My new book, The Culture Engine, guides leaders to create workplace inspiration with an organizational constitution. Get your free sample chapter here.

Photo © Marek/Dollar Photo Club. All rights reserved.

Subscribe!Podcast – Listen to this post now with the player below. Subscribe via RSS or iTunes.

The music heard on these podcasts is from one of my songs, “Heartfelt,” copyright © Chris Edmonds Music (ASCAP). I play all instruments on these recordings.


Disclosure of Material Connection: Some of the links in the post above are “affiliate links.” This means if you click on the link and purchase the item, I will receive an affiliate commission. Regardless, I only recommend products or services I use personally and believe will add value to my readers. I am disclosing this in accordance with the Federal Trade Commission’s 16 CFR, Part 255: “Guides Concerning the Use of Endorsements and Testimonials in Advertising.”

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How is Your Culture Engine Running?

share_12What critical success factors do you monitor closely in your business? What “select few” metrics do you watch carefully to ensure your organization’s health?

Most leaders I have worked with tell me they primarily watch performance metrics. Customer service rankings come in a distant second.

Both of those factors are important. Organizations must be profitable and must have loyal, happy customers.

Over three decades of research and experience have taught me that there is a third factor that deserves a leader’s focus and attention: the degree of workplace inspiration in your organization.

The fact is that the health of your organization’s culture – the extent to which your work environment consistently treats team members with trust, dignity, and respect – has a huge impact on team performance and customer service.

The culture of your team (or department or division or plant or region or whole company) is the engine that drives your team’s success – or it’s lack of success.

Unfortunately, most leaders do not know how to proactively manage their team’s culture. They’ve never been asked to do that. Most have not experienced successful culture change. Even fewer have led successful culture change.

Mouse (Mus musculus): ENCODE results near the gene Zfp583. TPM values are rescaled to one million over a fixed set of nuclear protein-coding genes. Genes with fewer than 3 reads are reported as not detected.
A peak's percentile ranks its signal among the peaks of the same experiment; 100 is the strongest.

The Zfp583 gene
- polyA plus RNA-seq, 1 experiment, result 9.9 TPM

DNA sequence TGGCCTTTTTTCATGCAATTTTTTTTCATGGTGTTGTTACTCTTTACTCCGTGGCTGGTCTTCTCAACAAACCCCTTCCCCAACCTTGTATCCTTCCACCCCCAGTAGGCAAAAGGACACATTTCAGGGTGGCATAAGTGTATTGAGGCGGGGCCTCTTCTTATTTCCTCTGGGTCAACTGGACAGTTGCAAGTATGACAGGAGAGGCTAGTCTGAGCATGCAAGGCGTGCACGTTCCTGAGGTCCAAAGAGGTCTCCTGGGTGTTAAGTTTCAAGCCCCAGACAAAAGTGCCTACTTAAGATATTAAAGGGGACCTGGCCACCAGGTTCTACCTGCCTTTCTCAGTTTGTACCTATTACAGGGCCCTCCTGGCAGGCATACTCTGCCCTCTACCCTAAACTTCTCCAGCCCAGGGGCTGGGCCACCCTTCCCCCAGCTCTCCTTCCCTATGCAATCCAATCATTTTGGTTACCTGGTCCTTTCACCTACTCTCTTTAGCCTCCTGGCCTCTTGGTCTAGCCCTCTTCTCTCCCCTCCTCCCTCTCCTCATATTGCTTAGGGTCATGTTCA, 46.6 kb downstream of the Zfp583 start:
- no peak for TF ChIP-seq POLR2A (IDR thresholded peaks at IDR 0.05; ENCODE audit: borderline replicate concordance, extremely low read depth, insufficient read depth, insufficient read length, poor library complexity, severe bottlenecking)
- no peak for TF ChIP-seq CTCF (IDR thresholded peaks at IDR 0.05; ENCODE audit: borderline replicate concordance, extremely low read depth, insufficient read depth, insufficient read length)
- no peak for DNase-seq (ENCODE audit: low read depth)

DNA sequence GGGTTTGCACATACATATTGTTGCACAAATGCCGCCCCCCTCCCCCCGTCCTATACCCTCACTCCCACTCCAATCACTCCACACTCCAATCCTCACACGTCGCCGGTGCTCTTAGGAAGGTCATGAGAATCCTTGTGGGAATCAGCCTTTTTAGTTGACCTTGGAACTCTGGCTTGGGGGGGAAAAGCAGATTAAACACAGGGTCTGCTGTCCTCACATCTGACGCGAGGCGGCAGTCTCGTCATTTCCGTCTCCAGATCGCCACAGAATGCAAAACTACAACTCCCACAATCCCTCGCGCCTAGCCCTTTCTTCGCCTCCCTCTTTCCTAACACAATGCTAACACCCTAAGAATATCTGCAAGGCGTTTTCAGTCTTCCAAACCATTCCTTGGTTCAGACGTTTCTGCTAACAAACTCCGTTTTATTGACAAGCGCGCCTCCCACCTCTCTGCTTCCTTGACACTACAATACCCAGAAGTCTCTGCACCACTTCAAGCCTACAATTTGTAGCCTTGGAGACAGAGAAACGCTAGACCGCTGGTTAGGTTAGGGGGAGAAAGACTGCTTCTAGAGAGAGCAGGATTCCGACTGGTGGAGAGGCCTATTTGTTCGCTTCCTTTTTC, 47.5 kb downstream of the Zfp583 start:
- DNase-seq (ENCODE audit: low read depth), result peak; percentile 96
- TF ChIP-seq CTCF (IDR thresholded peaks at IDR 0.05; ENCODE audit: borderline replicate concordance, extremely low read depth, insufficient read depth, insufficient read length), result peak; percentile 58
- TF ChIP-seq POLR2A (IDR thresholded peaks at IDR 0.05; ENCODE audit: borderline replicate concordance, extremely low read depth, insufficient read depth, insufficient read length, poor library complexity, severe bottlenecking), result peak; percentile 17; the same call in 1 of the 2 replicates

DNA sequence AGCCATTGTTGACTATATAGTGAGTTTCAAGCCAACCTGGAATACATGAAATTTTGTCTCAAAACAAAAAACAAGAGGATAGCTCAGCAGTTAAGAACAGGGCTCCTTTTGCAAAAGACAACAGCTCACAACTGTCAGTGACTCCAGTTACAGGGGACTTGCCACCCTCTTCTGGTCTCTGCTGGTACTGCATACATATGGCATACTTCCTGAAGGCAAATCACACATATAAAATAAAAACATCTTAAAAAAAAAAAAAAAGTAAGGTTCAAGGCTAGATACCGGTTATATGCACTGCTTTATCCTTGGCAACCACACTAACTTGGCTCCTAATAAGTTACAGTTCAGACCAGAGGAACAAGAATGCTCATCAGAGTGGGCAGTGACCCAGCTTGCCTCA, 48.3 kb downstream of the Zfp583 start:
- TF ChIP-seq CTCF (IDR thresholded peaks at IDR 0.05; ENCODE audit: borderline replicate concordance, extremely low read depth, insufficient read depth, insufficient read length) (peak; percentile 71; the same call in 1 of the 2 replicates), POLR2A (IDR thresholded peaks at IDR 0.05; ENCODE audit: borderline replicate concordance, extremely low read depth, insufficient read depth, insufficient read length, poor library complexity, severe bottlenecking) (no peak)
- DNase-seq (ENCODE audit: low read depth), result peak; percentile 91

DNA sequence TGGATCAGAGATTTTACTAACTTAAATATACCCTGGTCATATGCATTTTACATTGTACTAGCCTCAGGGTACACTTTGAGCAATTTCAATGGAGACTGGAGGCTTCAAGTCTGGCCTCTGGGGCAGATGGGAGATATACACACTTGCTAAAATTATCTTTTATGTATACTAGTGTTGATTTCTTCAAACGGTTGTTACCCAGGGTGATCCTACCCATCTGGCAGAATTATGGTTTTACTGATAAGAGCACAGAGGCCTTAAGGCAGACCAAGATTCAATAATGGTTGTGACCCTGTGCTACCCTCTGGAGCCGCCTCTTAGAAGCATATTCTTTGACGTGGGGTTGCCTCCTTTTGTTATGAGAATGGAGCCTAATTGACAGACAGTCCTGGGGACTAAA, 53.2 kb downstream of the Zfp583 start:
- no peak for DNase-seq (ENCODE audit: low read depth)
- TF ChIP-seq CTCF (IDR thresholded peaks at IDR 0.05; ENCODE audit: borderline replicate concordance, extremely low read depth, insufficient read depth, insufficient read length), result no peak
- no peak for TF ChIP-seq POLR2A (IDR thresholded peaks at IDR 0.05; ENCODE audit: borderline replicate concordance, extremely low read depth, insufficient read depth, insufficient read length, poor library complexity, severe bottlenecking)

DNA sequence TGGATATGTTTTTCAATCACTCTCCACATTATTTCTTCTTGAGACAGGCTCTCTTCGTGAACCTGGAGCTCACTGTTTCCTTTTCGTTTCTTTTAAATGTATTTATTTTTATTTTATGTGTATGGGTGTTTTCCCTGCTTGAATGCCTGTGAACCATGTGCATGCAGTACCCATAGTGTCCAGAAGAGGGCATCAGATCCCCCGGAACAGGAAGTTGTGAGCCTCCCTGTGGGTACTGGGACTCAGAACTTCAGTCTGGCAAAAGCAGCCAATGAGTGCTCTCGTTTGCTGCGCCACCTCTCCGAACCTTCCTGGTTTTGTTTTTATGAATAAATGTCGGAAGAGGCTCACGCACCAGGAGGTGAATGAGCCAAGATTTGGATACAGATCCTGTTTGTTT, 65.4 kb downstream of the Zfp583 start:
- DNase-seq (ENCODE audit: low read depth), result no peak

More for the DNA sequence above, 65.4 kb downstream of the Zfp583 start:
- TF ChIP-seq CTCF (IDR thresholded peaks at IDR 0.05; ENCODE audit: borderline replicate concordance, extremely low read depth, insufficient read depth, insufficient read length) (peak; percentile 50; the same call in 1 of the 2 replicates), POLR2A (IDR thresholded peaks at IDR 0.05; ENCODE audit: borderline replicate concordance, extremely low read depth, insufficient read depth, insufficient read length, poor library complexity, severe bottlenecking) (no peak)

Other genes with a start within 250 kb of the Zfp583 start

What leaders need is a how-to guide to crafting workplace inspiration, an approach that helps leaders make values, citizenship, and teamwork as important as performance.

My new book, The Culture Engine, offers a proven, step-by-step framework that helps leaders define a healthy team culture with an organizational constitution – and then helps leaders align plans, decisions, and actions to that constitution.

An organizational constitution specifies your team’s purpose, values and behaviors, strategies, and goals. It creates “liberating rules” that help leaders and team members understand exactly how they are expected to treat each other and their customers.

For example, when your team’s “integrity” value is defined in observable, tangible, measurable terms, it is easy to see when leaders and team members are modeling those behaviors, when they are living your team’s desired values in every interaction.

Culture change is not a quick fix. It takes time – but the time is well worth the effort. Our culture clients consistently enjoy 40 percent gains in employee engagement, 40 percent gains in customer service, and 35 percent gains in profits, all within 18-24 months.

Pay attention to how your “Culture Engine” is running. It’ll do you, your team members, your customers, and your company GOOD.

What do you think? What is the condition of workplace inspiration in your team, department, or division? What do your bosses pay attention to most – performance, service, or culture? How did your best bosses create a safe, inspiring work environment? Note your thoughts and insights in the comments section below.

Add your experiences to two fast & free research projects I have underway: the Great Boss Assessment and the Performance-Values Assessment. Results and analysis are available on my research page.

My new book from Wiley, The Culture Engine, is available NOW. Get your free sample chapter here.

Photo used under Pinterest Copyright from Chris Edmonds on Pinterest.

Subscribe!Podcast – Listen to this post now with the player below. Subscribe via RSS or iTunes.

The music heard on these podcasts is from one of my songs, “Heartfelt,” copyright © Chris Edmonds Music (ASCAP). I play all instruments on these recordings.


Disclosure of Material Connection: Some of the links in the post above are “affiliate links.” This means if you click on the link and purchase the item, I will receive an affiliate commission. Regardless, I only recommend products or services I use personally and believe will add value to my readers. I am disclosing this in accordance with the Federal Trade Commission’s 16 CFR, Part 255: “Guides Concerning the Use of Endorsements and Testimonials in Advertising.”